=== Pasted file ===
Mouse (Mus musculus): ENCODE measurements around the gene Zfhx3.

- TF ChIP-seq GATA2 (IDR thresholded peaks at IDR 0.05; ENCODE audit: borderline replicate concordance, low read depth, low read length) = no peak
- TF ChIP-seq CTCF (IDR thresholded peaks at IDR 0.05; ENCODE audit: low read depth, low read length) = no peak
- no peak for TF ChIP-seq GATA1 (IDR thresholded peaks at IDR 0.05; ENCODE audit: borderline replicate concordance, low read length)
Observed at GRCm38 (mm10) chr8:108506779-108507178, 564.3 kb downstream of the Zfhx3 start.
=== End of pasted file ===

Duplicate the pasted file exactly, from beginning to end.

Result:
Mouse (Mus musculus): ENCODE measurements around the gene Zfhx3.

- TF ChIP-seq GATA2 (IDR thresholded peaks at IDR 0.05; ENCODE audit: borderline replicate concordance, low read depth, low read length) = no peak
- TF ChIP-seq CTCF (IDR thresholded peaks at IDR 0.05; ENCODE audit: low read depth, low read length) = no peak
- no peak for TF ChIP-seq GATA1 (IDR thresholded peaks at IDR 0.05; ENCODE audit: borderline replicate concordance, low read length)
Observed at GRCm38 (mm10) chr8:108506779-108507178, 564.3 kb downstream of the Zfhx3 start.